In recent years, herd immunity has been compromised as parents choose not to immunize. One strategy to boost the immunization rate is to require proof of immunization for children to enter public schools. Today, 18 states allow parents to apply for an exemption based on religious or personal beliefs, and Washington has one of the highest rates of exemptions. In Snohomish County, 5.9 percent of K-12 children were granted exemptions for the 2012-2013 school year (higher than King County which came in at 5.2 percent.)
In 2011, Gov. Chris Gregoire signed a law that requires a physician’s signature to verify that exemption-requesting parents have been given the facts on immunization. Currently Colorado’s legislature, a state with an even higher immunization-exemption rate than Washington, is considering a bill that would require parents to participate in an online education seminar. The political response was sparked by Colorado’s whooping cough outbreak, an outbreak that also hit the Pacific Northwest. In August 2011, a 27-day old infant died from whooping cough in Lake Stevens, exposed to a carrier but sadly too young to be immunized.
Vaccinations are designed not only to protect every child, but the community as a whole. That’s why Washington lawmakers must make immunization exemptions as strict and infrequent as possible.
Parents Deserve to Have a Choice
UPDATED MARCH 23, 2014, 7:01 PM
This January lawmakers in the United Arab Emirates mandated that women breastfeed for two years, announcing that breastfeeding is a “duty, not an option.”
Officials should encourage childhood vaccinations, but they shouldn’t have the right to force parents to vaccinate their children.
Should public health officials do everything they can to encourage, inform and facilitate breastfeeding? Yes. Do they have the right to force women to breastfeed? Not in a country that believes in freedom of choice.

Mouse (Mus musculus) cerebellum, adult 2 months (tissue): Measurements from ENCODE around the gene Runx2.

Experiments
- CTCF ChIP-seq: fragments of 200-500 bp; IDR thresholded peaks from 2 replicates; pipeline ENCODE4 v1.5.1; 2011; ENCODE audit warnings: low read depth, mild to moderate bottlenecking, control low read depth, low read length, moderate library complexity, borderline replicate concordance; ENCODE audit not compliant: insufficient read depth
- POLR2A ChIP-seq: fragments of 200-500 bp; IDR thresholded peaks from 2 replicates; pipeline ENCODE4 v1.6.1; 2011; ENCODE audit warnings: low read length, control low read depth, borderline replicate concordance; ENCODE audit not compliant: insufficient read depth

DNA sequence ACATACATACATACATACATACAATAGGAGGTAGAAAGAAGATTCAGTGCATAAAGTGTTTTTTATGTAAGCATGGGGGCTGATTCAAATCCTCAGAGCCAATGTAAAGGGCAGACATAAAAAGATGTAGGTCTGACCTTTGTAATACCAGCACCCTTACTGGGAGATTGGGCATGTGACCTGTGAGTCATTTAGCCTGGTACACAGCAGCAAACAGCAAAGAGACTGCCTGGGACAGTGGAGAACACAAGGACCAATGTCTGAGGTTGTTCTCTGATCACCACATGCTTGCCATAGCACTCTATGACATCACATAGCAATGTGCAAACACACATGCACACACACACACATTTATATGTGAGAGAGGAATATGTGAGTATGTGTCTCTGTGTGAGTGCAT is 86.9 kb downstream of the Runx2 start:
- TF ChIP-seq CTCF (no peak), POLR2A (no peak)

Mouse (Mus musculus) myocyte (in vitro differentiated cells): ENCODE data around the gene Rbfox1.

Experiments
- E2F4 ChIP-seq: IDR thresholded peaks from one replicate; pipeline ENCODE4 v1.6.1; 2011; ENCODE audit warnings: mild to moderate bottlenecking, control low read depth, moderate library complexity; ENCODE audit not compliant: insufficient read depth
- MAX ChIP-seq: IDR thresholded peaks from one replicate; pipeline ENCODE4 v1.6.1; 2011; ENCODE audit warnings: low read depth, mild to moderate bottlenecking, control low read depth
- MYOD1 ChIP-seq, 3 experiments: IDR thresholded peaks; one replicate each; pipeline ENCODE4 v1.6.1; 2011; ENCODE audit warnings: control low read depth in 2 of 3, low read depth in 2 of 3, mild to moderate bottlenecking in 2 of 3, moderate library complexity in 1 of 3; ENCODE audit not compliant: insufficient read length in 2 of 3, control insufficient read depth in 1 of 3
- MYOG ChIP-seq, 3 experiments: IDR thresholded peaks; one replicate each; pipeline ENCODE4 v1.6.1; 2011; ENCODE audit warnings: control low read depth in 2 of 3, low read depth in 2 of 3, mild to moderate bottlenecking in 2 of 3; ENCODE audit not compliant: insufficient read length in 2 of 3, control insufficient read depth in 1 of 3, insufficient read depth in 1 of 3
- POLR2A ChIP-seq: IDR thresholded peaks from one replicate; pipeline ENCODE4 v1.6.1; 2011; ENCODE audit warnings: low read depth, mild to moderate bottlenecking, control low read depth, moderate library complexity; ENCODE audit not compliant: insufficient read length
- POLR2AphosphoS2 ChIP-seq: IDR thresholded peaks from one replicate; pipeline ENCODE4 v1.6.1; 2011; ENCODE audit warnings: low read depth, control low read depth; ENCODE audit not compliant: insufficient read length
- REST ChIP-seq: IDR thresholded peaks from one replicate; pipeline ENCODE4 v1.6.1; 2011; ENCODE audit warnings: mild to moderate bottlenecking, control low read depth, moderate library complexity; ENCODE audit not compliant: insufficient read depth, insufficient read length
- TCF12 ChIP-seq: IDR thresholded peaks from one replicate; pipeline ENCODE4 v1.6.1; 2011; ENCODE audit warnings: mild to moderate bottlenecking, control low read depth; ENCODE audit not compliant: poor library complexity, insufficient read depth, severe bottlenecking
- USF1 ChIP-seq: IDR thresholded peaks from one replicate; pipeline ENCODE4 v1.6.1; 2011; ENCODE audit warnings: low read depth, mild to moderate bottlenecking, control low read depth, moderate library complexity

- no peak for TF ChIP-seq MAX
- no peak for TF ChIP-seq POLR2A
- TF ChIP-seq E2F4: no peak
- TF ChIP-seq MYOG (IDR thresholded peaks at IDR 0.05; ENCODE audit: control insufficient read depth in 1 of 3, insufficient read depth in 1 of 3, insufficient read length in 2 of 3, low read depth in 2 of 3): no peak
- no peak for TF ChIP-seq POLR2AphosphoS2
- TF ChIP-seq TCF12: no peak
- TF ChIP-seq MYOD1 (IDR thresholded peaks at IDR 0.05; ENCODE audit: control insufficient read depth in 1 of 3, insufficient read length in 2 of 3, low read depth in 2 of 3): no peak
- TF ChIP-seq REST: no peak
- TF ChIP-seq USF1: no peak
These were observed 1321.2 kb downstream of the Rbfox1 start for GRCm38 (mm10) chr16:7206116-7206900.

There is tremendous evidence showing vaccinations prevent childhood diseases. Should public health officials do everything they can to encourage, inform and facilitate childhood vaccinations? Yes. Do they have the right to force parents to vaccinate their children? Absolutely not.
An American parent could reasonably decide not to follow the C.D.C.’s current vaccination schedule by choosing to vaccinate on the schedule they use in Norway, which has one of the lowest infant mortality rates in the world. In Norway no childhood vaccinations are routinely given in the first three months of life whereas a 2-month-old American infant has been vaccinated against at least four diseases. At the same time, 99 percent of Norwegian infants are breastfed when they leave the hospital and generous family leave policies facilitate successful (and exclusive) breastfeeding. For an American mom who is exclusively breastfeeding and not putting her child in daycare, following the Norwegian schedule would be a philosophical, evidence-based, demonstrably better choice.
It is a news media-driven misperception that parents who claim philosophical or religious exemptions are uneducated or misinformed. Most parents who individualize the vaccine schedule are actively educating themselves, continually assessing their family’s specific health needs, and doing everything they can to keep their children safe and healthy.
Unlike in the United Arab Emirates, in America we believe parents are capable of making their own decisions about their children’s health. We believe in freedom of choice. This freedom of choice extends to when — and even whether— parents vaccinate their kids.